Hiking in a rainstorm sucks! It’s cold, wet, and miserable, but things could be worse. If you’re not careful your entire pack could get soaked. This brings up the question: Are Hiking Backpacks Waterproof?
It’s rare for a hiking backpacks to be completely waterproof. The polyester/nylon shells make packs water resistant, but water will seep in through the seams. I recommend using a pack liner and rain cover to keep the inside of your pack dry.
If you’re concerned about moisture leaking through your pack I highly recommend reading the rest of this article. I will teach you how to make sure everything in your pack stays dry.
Do I Need A Waterproof Hiking Backpack?
There are a few manufacturers that make waterproof hiking backpacks, but they’re an oddity. They’re really expensive, uncomfortable, and unnecessary for the average hiker.
I have the 35 Liter Sea to Summit Flow Dry Pack (pictured above). It’s great for specialty trips where I’m kayaking, hiking through flooded canyons, or strapped to the back of my motorcycle, but I wouldn’t want to hike more than a few miles with it.
There’s just no ventilation with a waterproof pack. Your back will be completely drenched in sweat within 20 minutes. That’s not a big deal when you’re already wet, but it would suck hiking.
Personally, I would recommend buying a normal hiking backpack and learning how to waterproof it. You can get a bag that’s basically waterproof for less than 20 bucks.
Waterproofing A Hiking Backpack
Waterproofing your pack won’t get it 100% water tight, but it will be able to withstand the average rainstorm. For a few bucks you can waterproof any hiking backpack.
There are three main components to waterproofing your pack. Use dry bags to protect the most important gear, a pack liner (compactor bag) to protect the inside contents, and rain cover to protect the outside of the bag.
Pack Liner Is Crucial
Your pack liner is the first layer of defense when trying to waterproof a hiking backpack. It’s by far the most important piece of waterproofing equipment. The liner protects the entire inside compartment of your bag.
There are 2 main trains of thought when picking out a pack liner. You can either choose a commercial liner like the Osprey Ultralight Liner, or use disposable compactor bags. The commercial liner is the more permanent solution, but both methods work well.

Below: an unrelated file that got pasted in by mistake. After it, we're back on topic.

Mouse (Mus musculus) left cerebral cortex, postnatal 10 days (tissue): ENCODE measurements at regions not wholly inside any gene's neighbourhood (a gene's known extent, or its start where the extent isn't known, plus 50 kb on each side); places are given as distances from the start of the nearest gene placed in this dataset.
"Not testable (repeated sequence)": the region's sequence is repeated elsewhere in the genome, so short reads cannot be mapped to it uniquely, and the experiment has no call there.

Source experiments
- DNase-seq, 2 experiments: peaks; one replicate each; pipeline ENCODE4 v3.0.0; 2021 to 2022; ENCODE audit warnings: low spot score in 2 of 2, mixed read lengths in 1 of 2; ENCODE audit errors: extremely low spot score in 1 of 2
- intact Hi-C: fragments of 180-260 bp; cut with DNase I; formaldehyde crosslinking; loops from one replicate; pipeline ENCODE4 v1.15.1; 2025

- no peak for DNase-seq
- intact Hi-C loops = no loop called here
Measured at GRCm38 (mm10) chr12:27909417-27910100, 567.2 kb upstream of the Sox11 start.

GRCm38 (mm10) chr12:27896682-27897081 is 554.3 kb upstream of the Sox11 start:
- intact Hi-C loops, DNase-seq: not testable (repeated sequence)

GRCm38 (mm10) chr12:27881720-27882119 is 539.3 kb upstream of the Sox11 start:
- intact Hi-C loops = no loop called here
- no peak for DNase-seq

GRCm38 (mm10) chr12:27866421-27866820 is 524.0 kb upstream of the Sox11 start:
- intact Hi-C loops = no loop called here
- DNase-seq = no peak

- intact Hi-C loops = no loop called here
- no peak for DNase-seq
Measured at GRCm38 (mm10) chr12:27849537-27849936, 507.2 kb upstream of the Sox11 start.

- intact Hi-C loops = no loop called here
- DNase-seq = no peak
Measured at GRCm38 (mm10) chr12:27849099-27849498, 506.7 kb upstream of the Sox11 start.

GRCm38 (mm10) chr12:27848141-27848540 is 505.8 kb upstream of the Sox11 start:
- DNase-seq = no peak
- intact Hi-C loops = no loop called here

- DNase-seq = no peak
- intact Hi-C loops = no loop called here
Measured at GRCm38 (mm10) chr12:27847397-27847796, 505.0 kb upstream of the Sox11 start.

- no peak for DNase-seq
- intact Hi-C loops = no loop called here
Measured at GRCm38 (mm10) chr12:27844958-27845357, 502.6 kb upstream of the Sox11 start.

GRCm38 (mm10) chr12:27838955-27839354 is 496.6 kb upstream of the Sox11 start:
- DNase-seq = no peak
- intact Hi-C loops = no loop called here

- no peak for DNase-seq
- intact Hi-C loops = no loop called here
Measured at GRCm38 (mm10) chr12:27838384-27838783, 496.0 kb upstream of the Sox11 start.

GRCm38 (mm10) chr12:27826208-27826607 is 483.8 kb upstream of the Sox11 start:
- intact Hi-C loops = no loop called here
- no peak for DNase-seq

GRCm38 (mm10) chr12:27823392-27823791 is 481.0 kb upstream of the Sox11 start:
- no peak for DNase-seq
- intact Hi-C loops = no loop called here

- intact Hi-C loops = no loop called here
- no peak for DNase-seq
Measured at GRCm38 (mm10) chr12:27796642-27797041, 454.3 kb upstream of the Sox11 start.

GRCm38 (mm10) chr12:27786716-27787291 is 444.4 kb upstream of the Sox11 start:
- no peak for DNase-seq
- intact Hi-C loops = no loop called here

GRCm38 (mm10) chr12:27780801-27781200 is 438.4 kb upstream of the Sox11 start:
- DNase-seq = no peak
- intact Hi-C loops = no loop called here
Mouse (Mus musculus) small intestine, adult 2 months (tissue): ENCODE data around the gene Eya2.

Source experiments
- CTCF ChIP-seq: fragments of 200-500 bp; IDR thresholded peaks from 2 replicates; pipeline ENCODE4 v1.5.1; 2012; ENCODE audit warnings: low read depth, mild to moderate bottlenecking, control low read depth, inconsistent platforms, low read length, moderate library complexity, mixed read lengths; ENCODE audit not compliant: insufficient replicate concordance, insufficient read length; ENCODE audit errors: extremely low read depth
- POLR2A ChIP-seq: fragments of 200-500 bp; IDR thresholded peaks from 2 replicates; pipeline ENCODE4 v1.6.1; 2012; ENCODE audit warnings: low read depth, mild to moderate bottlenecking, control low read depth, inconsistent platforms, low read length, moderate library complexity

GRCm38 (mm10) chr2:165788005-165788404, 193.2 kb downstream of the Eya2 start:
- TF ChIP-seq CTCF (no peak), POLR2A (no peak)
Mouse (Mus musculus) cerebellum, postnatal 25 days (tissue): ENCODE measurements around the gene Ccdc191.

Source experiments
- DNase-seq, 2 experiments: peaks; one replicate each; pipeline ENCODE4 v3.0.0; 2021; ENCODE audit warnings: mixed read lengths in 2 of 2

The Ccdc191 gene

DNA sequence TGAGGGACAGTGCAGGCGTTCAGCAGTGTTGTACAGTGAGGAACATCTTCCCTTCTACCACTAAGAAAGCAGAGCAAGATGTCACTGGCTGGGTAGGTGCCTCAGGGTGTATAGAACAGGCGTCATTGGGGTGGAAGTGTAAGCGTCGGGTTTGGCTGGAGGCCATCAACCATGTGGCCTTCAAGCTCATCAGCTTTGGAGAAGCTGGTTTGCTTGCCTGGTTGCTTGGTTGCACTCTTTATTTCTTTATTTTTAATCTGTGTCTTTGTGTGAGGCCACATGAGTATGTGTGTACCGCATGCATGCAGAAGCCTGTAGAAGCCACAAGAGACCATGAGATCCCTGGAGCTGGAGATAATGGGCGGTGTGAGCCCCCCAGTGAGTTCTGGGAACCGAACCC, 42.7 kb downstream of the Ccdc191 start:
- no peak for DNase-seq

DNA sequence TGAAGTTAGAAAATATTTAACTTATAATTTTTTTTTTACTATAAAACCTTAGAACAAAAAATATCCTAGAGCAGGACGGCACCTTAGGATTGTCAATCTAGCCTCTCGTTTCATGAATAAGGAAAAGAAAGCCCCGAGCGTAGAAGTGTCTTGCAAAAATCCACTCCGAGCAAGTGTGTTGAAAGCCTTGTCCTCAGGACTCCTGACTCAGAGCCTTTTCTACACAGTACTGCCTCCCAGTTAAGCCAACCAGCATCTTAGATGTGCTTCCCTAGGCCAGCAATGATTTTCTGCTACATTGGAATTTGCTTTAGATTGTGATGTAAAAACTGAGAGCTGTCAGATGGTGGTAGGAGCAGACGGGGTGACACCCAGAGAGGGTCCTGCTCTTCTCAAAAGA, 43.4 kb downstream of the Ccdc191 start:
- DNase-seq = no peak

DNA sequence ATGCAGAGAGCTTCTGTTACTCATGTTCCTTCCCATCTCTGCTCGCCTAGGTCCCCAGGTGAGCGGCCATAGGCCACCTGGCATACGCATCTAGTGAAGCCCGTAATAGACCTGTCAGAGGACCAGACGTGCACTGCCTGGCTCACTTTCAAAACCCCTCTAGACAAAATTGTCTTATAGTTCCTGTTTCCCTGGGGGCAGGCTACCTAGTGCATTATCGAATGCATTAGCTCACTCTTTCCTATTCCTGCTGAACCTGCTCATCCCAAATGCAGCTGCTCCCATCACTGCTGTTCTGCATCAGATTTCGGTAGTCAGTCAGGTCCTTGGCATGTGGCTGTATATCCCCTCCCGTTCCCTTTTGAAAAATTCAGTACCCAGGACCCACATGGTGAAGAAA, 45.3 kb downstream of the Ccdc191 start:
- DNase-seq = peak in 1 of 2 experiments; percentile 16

Compactor bags have 2 major advantages over a dedicated liner. They’re lightweight and very cheap. You can also use a regular heavy duty garbage bag in a pinch, but contractor bags are less likely to tear.
It’s pretty obvious how to use a pack liner. Empty out the contents of your pack and line the inside with the liner. Load up all your gear and you’re good to go.
I still like to use a waterproof compression stuff sack for my sleeping bag just in case. My ALPS Mountaineering Compression Stuff Sack cuts down on the space my sleeping bag takes up and guarantees it stays dry.
Pack Rain Cover
A backpack rain cover serves multiple purposes. It protects the top of your bag and outside pockets and prevents rain from leaking into the pack. Covers also protect the outside of your pack when hiking through dense vegetation.
Rain covers help protect the top of your pack from getting wet and saturated, but water will still seep in down your shoulders. You will experience leakage if all you’re using is a rain cover.
Most people address this issue by using liners and dry bags to protect important gear. A rain cover will also help protect gear in external pockets and strapped to the outside of your pack.
Dry Bags and Compression Stuff Sacks
Do yourself a favor and pickup a waterproof compression stuff sack for your sleeping bag. They cut down the size of your sleeping bag and guarantee it doesn’t get wet. I might not even bother with a pack liner if the weather looks nice.
I really like the Alps Mountaineering Compression Stuff Sack, but there are a bunch of other brands. It’s really durable and comes in a bunch of different colors/sizes. A compression sack will really help you maximize space in your pack.
Use dry bags for your spare clothes, food, and the rest of your important gear. Any cheap pack of dry bags will work. Pick up a pack of different colors/sizes and see what works.